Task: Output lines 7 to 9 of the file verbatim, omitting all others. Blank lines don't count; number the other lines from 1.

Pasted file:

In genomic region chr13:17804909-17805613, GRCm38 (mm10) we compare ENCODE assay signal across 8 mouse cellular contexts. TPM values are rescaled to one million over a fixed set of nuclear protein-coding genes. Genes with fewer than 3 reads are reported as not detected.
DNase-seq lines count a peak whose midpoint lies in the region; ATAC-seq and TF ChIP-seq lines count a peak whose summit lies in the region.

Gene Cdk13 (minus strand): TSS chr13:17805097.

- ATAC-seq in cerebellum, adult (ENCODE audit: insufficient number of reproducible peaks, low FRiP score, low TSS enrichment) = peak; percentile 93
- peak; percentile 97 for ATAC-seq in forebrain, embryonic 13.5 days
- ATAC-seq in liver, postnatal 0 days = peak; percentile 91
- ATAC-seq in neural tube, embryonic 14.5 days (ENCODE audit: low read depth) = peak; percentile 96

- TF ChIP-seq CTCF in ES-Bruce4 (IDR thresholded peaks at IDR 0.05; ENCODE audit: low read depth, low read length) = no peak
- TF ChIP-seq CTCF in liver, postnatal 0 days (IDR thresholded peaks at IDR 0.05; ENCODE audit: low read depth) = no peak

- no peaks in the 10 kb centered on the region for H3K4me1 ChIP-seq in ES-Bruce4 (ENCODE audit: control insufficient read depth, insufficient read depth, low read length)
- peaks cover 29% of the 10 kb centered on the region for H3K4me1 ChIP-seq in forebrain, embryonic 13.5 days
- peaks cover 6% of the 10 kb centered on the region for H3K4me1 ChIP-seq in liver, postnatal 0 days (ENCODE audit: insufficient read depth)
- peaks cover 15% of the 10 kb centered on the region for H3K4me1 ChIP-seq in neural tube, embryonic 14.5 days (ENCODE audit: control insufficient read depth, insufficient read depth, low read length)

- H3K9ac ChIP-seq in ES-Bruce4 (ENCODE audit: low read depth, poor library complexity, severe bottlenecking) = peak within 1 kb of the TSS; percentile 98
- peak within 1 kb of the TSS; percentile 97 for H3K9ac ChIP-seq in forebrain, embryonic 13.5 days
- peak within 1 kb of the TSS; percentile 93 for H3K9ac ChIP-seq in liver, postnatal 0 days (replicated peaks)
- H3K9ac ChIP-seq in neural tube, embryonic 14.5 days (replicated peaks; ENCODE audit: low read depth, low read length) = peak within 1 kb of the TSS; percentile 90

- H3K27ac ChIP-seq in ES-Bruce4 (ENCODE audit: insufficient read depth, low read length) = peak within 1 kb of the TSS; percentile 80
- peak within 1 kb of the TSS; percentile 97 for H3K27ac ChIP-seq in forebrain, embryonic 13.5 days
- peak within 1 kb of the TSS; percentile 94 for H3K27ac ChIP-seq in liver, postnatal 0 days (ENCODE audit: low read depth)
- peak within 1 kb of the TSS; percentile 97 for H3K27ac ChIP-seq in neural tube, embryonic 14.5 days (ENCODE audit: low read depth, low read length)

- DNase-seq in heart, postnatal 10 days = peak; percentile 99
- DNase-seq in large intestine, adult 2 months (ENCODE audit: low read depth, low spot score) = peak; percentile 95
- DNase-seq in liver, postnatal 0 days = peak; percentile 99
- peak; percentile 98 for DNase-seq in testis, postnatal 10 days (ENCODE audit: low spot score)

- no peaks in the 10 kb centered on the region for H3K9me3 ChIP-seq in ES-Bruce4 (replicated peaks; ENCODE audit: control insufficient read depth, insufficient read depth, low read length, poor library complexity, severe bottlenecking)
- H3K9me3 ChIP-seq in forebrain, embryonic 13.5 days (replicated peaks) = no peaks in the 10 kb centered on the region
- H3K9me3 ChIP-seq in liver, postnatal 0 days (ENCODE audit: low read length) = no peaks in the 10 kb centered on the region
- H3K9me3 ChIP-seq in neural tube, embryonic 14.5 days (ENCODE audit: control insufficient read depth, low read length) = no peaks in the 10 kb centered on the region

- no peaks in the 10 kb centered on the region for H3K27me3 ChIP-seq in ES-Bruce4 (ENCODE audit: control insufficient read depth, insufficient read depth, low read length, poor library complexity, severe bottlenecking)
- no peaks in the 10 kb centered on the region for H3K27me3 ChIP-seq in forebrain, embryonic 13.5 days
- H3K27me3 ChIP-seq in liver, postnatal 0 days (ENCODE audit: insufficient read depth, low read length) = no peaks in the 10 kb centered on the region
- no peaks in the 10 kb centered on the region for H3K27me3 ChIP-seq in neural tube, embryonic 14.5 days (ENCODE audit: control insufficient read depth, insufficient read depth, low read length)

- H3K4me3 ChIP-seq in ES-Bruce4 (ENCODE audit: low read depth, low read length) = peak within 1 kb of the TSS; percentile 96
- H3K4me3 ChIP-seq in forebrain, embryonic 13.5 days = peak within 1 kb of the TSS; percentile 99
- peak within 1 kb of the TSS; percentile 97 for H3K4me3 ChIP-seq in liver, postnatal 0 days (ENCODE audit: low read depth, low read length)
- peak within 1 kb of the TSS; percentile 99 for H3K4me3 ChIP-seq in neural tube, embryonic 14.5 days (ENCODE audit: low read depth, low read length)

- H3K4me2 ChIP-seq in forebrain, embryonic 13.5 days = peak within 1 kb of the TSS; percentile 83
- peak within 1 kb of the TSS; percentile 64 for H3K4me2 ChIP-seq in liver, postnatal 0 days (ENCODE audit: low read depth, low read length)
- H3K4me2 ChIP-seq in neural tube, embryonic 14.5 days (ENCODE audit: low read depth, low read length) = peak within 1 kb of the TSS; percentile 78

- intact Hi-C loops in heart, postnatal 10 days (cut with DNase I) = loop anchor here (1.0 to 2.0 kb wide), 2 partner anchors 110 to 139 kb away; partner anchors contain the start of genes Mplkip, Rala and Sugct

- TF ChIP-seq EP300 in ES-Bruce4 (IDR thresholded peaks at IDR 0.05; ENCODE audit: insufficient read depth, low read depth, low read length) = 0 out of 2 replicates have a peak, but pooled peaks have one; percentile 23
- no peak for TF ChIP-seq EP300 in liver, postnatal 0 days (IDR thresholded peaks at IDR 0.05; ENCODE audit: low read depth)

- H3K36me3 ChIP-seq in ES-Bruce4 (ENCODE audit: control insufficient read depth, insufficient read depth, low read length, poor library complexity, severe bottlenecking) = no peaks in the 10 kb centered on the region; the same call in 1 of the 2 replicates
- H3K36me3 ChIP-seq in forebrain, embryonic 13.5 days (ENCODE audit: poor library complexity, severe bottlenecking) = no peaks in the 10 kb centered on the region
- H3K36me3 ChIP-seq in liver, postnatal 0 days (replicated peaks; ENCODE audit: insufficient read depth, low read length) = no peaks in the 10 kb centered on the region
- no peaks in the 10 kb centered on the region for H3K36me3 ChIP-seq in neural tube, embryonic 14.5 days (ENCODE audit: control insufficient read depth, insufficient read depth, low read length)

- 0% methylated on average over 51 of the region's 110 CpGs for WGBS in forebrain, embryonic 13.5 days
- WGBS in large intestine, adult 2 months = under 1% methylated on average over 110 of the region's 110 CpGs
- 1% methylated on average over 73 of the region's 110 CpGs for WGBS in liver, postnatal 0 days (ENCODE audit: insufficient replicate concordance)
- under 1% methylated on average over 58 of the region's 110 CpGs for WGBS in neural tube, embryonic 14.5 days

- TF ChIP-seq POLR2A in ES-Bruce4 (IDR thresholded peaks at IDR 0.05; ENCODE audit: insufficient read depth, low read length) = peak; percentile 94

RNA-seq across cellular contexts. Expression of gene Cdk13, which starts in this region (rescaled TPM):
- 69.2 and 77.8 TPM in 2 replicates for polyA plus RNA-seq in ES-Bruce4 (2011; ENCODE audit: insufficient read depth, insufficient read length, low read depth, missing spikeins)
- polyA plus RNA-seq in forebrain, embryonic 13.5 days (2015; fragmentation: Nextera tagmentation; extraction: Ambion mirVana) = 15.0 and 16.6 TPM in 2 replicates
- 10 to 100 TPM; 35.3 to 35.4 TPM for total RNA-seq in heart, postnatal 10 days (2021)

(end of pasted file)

- ATAC-seq in neural tube, embryonic 14.5 days (ENCODE audit: low read depth) = peak; percentile 96

- TF ChIP-seq CTCF in ES-Bruce4 (IDR thresholded peaks at IDR 0.05; ENCODE audit: low read depth, low read length) = no peak
- TF ChIP-seq CTCF in liver, postnatal 0 days (IDR thresholded peaks at IDR 0.05; ENCODE audit: low read depth) = no peak